More than 8% of mortgages are now in COVID-19-related forbearance plans, according to the Mortgage Bankers Association.
The MBA’s latest Forbearance and Call Volume Survey shows that the total number of loans in forbearance as of May 10 had risen to 8.16% of all loans. That’s up from 7.91% the previous week.
About 4.1 million homeowners are now in forbearance plans, according to the MBA’s data.
Mortgages backed by Ginnie Mae again had the largest overall share of loans in forbearance by investor type at 11.26%.
The number of loans in forbearance for depository servicers rose to 8.99%, while the number of loans in forbearance for independent mortgage bank (IMB) servicers increased to 7.85%.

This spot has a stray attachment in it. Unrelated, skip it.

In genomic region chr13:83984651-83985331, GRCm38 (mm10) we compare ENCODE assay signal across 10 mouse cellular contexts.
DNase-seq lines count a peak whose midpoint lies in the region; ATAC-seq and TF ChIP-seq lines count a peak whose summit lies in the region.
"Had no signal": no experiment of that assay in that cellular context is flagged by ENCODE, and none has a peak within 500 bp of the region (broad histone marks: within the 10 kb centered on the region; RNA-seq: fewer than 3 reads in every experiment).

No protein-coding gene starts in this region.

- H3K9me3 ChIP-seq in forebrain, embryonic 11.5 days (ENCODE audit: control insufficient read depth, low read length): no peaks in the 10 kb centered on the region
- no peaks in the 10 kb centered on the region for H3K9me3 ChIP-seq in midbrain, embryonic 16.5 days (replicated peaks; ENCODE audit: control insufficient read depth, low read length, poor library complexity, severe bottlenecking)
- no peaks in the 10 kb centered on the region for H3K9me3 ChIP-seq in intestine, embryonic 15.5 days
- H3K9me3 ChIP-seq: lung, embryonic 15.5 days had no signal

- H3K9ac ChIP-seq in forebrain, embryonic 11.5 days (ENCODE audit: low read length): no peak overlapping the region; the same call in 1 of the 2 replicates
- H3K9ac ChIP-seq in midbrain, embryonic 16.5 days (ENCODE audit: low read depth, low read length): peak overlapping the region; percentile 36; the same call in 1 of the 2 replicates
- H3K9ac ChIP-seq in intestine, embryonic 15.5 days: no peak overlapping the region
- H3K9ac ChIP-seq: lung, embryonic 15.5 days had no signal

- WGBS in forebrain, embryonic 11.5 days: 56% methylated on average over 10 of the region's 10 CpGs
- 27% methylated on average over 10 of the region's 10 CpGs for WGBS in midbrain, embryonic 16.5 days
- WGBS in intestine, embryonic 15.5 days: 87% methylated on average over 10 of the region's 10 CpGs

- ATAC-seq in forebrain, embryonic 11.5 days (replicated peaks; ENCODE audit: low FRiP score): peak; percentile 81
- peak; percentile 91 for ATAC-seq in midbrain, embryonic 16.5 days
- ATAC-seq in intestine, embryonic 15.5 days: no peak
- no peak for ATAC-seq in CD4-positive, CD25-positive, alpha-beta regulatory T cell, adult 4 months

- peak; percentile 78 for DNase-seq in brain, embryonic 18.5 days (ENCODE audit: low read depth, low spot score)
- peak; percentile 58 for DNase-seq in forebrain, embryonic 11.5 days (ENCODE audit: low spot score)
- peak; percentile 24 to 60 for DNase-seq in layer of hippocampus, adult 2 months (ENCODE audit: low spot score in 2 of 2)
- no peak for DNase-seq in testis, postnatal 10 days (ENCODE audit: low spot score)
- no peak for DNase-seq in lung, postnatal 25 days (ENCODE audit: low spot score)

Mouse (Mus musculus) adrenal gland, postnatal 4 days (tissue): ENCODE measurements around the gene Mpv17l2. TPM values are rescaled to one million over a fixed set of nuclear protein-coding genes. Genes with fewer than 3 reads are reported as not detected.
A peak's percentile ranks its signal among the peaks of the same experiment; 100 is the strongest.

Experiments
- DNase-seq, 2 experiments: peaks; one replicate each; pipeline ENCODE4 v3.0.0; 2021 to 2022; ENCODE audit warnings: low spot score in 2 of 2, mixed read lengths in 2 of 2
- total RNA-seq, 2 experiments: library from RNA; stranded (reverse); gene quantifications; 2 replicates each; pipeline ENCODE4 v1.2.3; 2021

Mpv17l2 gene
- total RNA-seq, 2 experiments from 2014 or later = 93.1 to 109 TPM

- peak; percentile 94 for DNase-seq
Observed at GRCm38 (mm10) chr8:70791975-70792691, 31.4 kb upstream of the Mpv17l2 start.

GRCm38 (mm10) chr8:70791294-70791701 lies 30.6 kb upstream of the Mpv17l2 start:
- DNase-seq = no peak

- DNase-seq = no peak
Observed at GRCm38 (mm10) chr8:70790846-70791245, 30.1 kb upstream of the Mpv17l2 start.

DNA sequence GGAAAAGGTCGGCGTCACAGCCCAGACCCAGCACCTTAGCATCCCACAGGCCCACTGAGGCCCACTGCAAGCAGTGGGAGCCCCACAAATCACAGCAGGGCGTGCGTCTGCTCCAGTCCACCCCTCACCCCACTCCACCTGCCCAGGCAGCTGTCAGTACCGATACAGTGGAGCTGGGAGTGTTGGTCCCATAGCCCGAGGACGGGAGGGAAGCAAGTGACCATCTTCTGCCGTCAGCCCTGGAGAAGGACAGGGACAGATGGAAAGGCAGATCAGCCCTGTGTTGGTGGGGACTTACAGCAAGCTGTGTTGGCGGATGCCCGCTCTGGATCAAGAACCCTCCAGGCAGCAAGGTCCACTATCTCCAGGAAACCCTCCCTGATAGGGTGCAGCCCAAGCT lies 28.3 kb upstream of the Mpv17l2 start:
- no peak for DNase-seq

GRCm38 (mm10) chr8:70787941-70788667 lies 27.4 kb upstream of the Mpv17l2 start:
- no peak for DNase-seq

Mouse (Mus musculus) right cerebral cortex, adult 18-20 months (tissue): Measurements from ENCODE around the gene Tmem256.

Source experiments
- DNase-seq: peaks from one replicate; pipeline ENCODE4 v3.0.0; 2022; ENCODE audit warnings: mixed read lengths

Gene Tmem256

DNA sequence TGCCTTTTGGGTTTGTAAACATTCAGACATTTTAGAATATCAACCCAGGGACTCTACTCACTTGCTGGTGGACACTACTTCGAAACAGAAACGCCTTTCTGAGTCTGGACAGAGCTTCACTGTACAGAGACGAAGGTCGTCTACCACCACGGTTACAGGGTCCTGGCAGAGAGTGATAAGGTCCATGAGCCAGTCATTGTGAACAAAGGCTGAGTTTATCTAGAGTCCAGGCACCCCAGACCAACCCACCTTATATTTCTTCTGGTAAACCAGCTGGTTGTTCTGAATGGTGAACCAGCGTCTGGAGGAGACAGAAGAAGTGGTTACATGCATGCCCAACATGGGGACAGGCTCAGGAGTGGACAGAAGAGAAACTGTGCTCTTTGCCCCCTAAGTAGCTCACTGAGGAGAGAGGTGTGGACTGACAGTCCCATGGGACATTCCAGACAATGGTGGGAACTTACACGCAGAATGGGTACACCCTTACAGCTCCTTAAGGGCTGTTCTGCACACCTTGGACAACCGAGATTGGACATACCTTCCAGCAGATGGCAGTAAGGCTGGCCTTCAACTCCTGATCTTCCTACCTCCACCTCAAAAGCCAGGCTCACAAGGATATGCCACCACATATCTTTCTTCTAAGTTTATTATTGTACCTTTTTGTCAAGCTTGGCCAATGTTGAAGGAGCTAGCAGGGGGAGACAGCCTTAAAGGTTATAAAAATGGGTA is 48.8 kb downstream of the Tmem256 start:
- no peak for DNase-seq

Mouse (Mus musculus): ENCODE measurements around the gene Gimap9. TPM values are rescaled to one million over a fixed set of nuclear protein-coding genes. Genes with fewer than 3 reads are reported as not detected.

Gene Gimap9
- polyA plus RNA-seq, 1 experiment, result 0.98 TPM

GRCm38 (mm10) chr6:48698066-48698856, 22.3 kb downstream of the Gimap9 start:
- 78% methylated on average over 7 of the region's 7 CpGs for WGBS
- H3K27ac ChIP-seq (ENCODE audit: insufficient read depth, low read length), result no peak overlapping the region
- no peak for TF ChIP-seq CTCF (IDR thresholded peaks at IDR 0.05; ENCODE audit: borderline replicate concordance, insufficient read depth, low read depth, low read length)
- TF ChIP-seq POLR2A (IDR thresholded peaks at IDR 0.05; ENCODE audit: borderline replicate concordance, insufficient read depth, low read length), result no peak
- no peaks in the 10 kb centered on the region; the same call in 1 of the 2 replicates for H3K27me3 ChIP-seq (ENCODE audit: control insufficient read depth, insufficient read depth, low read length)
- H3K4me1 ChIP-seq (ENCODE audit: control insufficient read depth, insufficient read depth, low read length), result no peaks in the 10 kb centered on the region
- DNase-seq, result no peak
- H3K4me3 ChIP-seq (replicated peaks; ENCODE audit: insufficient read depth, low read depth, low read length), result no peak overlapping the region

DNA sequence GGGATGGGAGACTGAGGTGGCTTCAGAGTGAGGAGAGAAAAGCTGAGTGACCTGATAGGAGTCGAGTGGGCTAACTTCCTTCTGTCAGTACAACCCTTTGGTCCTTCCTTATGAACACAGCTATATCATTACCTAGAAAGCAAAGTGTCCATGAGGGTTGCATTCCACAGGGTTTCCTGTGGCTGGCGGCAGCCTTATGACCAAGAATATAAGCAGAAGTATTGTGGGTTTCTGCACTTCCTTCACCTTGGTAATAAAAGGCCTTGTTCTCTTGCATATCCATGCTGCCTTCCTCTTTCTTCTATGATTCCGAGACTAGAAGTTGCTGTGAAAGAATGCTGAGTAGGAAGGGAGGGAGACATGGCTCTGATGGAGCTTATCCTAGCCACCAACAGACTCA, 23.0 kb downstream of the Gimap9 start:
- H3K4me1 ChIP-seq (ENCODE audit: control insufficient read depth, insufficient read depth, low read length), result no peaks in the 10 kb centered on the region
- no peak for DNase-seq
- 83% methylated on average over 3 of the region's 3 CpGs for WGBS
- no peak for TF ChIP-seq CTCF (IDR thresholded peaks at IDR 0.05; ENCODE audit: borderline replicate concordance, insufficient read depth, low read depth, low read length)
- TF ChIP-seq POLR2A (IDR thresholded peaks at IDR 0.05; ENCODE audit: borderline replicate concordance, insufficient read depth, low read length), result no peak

“The pace of forbearance requests continued to slow in the second week of May, but the share of loans in forbearance increased,” says Mike Fratantoni, senior vice president and chief economist for the MBA, in a statement. “There has been a pronounced flattening in loans put into forbearance – despite April’s uniformly negative economic data, remarkably high unemployment, and it now being past May payment due dates.
“However, FHA and VA borrowers are more likely to be employed in the sectors hardest hit in this crisis, which is why more than 11 percent of Ginnie Mae loans are currently in forbearance,” he adds.
Last week, applications for purchases increased for a fourth straight week and refinance activity remained strong, due to low rates.
“We will continue to closely monitor the forbearance request and call volume data for any sign of an uptick, but current trends suggest that if the economy continues to gradually reopen, the situation could be stabilizing,” Fratantoni says.